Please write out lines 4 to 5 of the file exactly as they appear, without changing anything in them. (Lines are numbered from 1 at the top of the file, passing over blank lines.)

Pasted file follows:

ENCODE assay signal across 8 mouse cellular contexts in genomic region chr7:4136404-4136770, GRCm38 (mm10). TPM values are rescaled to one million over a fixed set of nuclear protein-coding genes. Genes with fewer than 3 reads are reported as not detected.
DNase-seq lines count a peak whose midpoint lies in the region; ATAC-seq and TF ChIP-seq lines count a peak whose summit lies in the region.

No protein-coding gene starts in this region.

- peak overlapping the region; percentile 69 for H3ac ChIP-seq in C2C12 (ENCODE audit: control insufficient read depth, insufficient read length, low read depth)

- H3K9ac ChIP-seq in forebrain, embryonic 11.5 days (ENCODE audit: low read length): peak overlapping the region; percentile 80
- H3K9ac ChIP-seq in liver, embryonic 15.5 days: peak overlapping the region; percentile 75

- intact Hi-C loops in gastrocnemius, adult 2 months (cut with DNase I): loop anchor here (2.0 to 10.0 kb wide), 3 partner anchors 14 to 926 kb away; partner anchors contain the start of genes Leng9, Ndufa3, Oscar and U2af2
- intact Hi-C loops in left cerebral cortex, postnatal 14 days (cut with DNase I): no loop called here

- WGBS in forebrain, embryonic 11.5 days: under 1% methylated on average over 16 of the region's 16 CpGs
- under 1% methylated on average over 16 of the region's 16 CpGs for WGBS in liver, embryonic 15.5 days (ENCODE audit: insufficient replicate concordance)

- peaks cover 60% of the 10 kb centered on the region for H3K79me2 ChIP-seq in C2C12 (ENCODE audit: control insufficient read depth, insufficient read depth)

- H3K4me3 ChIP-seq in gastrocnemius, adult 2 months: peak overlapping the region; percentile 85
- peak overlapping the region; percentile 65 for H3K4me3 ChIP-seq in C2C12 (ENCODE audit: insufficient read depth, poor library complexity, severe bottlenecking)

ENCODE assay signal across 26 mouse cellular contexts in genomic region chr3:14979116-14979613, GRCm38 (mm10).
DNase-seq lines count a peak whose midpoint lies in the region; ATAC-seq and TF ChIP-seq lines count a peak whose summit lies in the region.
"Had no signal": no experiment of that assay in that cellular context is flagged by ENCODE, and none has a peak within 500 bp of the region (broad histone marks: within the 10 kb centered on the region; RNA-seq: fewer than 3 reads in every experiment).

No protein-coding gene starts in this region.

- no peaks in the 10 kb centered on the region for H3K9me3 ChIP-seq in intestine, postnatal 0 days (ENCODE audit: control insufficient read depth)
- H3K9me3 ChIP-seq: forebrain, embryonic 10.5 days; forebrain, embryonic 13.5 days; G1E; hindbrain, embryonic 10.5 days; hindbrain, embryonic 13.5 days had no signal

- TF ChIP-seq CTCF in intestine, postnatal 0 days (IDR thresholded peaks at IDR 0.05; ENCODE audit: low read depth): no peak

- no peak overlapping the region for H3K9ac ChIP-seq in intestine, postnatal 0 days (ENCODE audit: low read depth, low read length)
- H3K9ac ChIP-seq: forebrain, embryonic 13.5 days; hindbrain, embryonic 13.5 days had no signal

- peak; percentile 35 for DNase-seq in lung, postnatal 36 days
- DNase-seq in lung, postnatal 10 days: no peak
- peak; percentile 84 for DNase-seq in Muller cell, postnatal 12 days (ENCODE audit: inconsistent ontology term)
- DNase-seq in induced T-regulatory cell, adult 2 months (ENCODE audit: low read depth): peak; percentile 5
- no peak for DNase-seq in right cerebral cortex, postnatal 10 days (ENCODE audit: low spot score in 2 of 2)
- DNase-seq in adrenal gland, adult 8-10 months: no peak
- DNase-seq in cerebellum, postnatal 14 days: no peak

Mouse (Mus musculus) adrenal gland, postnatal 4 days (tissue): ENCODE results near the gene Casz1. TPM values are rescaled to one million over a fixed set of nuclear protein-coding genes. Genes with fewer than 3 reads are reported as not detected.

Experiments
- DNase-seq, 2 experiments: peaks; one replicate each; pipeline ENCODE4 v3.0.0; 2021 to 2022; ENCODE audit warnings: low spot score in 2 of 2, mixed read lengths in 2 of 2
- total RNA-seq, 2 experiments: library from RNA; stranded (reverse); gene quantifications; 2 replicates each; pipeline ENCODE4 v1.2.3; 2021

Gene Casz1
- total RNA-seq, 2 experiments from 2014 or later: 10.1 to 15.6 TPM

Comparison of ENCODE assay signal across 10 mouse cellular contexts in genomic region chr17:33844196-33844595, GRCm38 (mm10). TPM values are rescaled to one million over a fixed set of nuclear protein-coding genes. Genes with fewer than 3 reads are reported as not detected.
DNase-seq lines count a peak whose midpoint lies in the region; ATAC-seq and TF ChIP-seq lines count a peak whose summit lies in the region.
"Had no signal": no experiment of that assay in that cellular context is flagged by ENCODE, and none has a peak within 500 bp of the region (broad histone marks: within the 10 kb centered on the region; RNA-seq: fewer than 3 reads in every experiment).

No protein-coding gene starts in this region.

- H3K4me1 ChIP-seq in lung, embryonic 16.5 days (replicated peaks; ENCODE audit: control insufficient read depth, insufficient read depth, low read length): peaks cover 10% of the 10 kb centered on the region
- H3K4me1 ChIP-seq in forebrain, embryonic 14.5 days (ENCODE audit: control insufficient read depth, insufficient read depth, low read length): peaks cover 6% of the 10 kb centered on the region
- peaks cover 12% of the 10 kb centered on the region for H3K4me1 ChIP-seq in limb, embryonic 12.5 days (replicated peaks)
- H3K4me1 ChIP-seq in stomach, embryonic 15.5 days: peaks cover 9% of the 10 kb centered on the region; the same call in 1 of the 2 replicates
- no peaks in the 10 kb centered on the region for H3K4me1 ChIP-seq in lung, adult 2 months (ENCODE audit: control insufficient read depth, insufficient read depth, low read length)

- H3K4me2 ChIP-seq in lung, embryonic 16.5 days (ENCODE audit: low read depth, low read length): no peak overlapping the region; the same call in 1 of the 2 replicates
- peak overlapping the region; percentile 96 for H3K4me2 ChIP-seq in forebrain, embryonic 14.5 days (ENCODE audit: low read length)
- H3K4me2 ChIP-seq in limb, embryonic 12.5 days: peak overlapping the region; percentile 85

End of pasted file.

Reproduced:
- peak overlapping the region; percentile 69 for H3ac ChIP-seq in C2C12 (ENCODE audit: control insufficient read depth, insufficient read length, low read depth)

- H3K9ac ChIP-seq in forebrain, embryonic 11.5 days (ENCODE audit: low read length): peak overlapping the region; percentile 80